” This is currently an area of debate as Prophylactic Cranial Irradiation (PCI) can have cognitive side effects (such as memory loss), but does appear to improve survival…”
Hi David- I have been diagnosed with Small Cell Lung Cancer. I had surgery to my left upper lobe. The tumor was removed. The tumor was 1 centimeter and no other cancerous cells found. Will have 12 chemotherapy treatments for prevention. Furthermore, after chemo they want to do radiation to my brain (Prophylactic Cranial Irradiation).
I am 60 y/o, working full time and raising grand children. As you can tell, I am nervous about the whole brain radiation. Please give my your thoughts.
Several things. First and foremost, I am sorry to read of your small cell lung cancer diagnosis. Secondly, let me say that you are in charge of what therapies you undergo. Oncology may recommend therapies based on previous experience, research, who knows what. But you have to do what you think is right for you.
Having said that, I have to say that by asking for my advice, you are questioning your oncologist’s recommendation to undergo whole brain radiation. Especially since you are already undergoing 12 chemo treatments for “prevention” as you say.
When you say that the tumor found in your upper lobe was one centimeter, I am guessing that this is a relatively small tumor. Combined with the fact that your cancer has not spread (“no other cancerous cells found), you believe that our small cell lung cancer is local, not regional and not systemic.
According to the article linked and excerpted below, you are “limited stage small cell lung cancer.”
I am also 60 years old. Though I am a cancer survivor myself, I make decisions based on the assumption that I will live for decades to come. I think that you should make treatment decisions this way as well.
I think your decision comes down to weighing the risks and benefits of more or less treatment. More treatment being “they want to do radiation to my brain.”
If you undergo both surgery and chemotherapy, both to kill/remove lung cancer from your body, what is your risk of relapse? In other words, a local, 1 cm tumor, is considered to be early stage? Perhaps SCLC stage one?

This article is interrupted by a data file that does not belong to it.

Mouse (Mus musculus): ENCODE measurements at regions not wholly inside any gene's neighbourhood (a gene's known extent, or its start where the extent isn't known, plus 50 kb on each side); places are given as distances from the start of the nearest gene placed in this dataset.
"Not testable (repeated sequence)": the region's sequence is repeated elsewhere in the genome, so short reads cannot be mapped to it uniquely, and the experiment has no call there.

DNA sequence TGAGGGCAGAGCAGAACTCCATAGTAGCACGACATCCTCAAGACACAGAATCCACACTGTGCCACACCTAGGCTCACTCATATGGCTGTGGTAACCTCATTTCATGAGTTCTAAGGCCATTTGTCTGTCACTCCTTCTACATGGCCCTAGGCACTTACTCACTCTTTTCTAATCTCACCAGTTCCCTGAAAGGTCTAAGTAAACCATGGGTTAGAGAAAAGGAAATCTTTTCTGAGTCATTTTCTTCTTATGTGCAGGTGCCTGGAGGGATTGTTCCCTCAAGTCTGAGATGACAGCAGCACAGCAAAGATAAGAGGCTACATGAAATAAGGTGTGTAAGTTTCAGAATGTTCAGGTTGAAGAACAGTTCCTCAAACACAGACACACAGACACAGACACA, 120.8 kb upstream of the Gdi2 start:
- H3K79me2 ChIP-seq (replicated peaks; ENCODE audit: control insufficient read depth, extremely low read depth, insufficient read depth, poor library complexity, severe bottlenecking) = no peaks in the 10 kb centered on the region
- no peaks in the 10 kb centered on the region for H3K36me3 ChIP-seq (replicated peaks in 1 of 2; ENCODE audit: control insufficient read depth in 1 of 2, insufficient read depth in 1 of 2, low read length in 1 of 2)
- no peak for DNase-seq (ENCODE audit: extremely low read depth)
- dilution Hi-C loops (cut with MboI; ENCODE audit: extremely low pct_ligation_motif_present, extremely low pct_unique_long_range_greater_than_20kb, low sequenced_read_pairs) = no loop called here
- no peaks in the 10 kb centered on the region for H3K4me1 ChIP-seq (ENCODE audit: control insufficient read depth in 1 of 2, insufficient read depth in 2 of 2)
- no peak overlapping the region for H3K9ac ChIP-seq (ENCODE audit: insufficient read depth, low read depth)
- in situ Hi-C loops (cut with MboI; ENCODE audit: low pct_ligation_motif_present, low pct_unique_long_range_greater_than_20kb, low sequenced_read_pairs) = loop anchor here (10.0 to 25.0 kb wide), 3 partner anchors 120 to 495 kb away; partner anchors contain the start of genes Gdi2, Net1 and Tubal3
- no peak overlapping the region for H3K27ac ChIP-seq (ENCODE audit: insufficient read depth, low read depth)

- What is the published risk of relapse of stage 1 SCLC that is surgically removed?
- If you undergo 12 rounds of chemotherapy, what is the published risk of side effects, secondary cancers, organ damage, etc. caused by this “preventive” chemotherapy?
- If you undergo whole brain radiation, what is the published risk of side effect, secondary cancers, brain damage, etc. cause by this “preventive” radiation?
I apologize for asking all these silly questions above. I’m just trying to illustate how I think and how you should think- what questions you should consider before making any sort of decision.
And by the way, you should be able to ask your oncologist any/all of the questions above. All board-certified oncologists should be able to explain your risks of side effects cause by both “preventive” chemotherapy and radiation.
Evidence-based non-conventional therapies to reduce your risk of relapse include:
- green tea extract
- resveratrol, others
Yes, my guess is that there is a small risk of your SCLC relapsing. However I believe that the risk of side effects from both your chemotherapy and proposed radiation is greater.
Thanks and good luck.
- Cancer Survivor
- Cancer Coach
- Director PeopleBeatingCancer
“Limited stage small cell lung cancer is the earliest stage of the disease. Unlike non-small cell lung cancer, small cell lung cancer is divided into only two stages; limited stage and extensive stage.
Surgery is performed much less commonly with non-small cell lung cancer, with the mainstay of treatment being chemotherapy and radiation therapy. That said, after years of little progress in treatment, new options are being evaluated in clinical trials including the use of immunotherapy drugs…
Definition- Limited stage small cell lung cancer involves cancer that is present in only one lung and may have spread to nearby lymph nodes or the tissue between the lungs, but has not spread (metastasized) to other regions of the body…
Surgery- Surgery is rarely performed for small cell lung cancer (it is usually considered inoperable) but is occasionally considered if a tumor is present in only one lung and nearby lymph nodes. Adjuvant chemotherapy (chemotherapy after surgery) is usually recommended if surgery is done for small cell lung cancer.
Prophylactic Cranial Irradiation- If individuals respond well to treatment (have either a complete or partial respond to chemotherapy and radiation), prophylactic cranial irradiation(PCI)—preventative radiation therapy to the brain—is sometimes recommended to lower the risk that any cancer cells that have spread to the brain (but aren’t seen on radiology studies) will grow and cause symptoms. This is currently an area of debate as PCI can have cognitive side effects (such as memory loss), but does appear to improve survival…”